Using a style sheet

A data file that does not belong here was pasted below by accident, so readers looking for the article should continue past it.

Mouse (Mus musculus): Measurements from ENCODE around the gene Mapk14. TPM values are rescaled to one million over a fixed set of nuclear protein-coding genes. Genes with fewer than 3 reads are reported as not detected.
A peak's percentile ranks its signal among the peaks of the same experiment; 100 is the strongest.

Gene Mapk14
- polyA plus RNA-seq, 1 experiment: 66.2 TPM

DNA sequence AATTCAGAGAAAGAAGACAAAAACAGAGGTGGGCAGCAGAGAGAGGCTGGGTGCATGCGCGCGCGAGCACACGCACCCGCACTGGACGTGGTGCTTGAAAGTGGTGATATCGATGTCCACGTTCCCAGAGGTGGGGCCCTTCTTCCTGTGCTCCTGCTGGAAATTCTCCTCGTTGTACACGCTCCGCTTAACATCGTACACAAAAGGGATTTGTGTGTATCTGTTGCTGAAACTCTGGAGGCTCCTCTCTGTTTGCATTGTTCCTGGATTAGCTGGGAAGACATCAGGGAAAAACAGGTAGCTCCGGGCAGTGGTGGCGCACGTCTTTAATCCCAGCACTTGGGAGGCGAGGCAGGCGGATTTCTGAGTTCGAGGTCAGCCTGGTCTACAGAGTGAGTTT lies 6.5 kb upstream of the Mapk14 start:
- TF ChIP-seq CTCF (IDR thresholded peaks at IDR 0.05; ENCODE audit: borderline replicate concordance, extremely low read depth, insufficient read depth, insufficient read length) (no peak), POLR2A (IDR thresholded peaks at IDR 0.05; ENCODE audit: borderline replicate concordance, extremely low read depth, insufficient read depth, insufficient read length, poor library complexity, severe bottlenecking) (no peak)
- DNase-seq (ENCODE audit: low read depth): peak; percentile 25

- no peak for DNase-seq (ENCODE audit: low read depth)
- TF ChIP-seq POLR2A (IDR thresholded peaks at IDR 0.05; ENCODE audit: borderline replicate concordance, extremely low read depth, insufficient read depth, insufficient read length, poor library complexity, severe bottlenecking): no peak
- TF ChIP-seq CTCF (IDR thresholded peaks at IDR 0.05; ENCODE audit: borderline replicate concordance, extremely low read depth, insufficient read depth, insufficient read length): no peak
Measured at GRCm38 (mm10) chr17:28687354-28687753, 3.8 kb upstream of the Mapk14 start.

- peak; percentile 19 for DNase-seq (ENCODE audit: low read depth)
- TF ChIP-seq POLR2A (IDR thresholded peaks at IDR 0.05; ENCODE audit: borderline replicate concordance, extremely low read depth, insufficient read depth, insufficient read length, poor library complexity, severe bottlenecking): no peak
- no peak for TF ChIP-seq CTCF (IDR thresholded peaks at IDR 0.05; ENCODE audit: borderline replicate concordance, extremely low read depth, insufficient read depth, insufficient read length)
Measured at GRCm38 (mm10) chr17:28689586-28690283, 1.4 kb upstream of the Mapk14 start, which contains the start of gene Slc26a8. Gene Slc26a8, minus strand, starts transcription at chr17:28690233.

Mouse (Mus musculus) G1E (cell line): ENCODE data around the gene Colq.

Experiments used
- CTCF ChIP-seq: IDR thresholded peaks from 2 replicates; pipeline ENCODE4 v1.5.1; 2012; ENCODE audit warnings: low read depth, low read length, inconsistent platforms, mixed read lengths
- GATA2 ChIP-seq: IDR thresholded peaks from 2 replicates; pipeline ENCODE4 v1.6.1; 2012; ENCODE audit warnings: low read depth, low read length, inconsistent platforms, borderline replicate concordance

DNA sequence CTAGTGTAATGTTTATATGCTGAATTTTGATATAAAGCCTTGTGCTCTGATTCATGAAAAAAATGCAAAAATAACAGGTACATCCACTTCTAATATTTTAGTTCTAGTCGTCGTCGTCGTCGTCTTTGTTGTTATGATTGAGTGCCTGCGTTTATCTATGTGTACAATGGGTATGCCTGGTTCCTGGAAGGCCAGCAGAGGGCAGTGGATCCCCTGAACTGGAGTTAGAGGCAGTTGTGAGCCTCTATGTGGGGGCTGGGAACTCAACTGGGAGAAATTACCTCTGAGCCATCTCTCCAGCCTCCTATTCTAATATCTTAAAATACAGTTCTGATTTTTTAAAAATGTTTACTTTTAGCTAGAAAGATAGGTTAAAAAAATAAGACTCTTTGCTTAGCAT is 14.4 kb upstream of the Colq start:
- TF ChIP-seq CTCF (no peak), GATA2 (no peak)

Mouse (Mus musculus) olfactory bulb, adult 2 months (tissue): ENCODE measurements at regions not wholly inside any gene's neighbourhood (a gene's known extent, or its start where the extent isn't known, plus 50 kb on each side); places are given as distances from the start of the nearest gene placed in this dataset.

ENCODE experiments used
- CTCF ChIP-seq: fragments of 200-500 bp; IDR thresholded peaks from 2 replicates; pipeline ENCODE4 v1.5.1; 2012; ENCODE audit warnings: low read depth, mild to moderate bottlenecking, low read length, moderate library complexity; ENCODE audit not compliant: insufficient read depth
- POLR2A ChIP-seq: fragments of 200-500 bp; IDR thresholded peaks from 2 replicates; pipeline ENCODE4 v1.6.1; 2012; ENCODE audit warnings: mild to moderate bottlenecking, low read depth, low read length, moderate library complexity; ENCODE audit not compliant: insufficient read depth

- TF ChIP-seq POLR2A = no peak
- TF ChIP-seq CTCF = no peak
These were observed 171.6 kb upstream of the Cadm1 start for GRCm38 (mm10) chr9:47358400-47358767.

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Welcome to module 4 of the course. In this module, we will focus on editing and proofreading a text. In our earlier discussion of the writing process in module 1, we have seen that many experienced writers view revising and editing as important parts of the actual writing process, and they intend to revise and edit virtually everything they write. Instead of only correcting mistakes in a piece of text, revising and editing are ways for writers to evaluate their ideas, to generate and test new ideas during the writing process, and to polish and tighten the overall argumentation and presentation. Although revising and editing are parts of the creative process, we recommend that you save them until you have a piece of text – a section, sub­section or paragraph – that you view as complete, in that the ideas you discuss and the organization into an introduction­-part and a body­-part (for sections) or a topic sentence followed by development (for paragraphs) are relatively stable. That way, you do not end up wasting your time correcting mistakes in a piece of text that does not seem to fit in or serve a purpose, and is therefore likely to be deleted later. Before you start revising and editing a passage, you should also have clarified to yourself how important the passage in question is going to be for the essay as a whole. If the passage contains ideas that are directly relevant for your research question and thesis, you should allow yourself enough time to revise and edit and possibly re­write the text several times. A passage that only contains extra information that is not directly linked to your thesis will need less time and attention, and some cases you may get away with only proofreading such passages quickly. This module is divided into three lessons, all of which focus on issues that you should be aware of, when you revise, edit and proofread your text. The first lesson, "The need to revise and edit one’s text," introduces you to issues that require both large-­scale and small­-scale revision and editing. Following, the lesson "Revising and editing for language" focuses on issues that affect the style and tone of your writing. The third lesson, called "Some tips and tricks on common errors," gives you practical advice on issues that are often problematic for writers.

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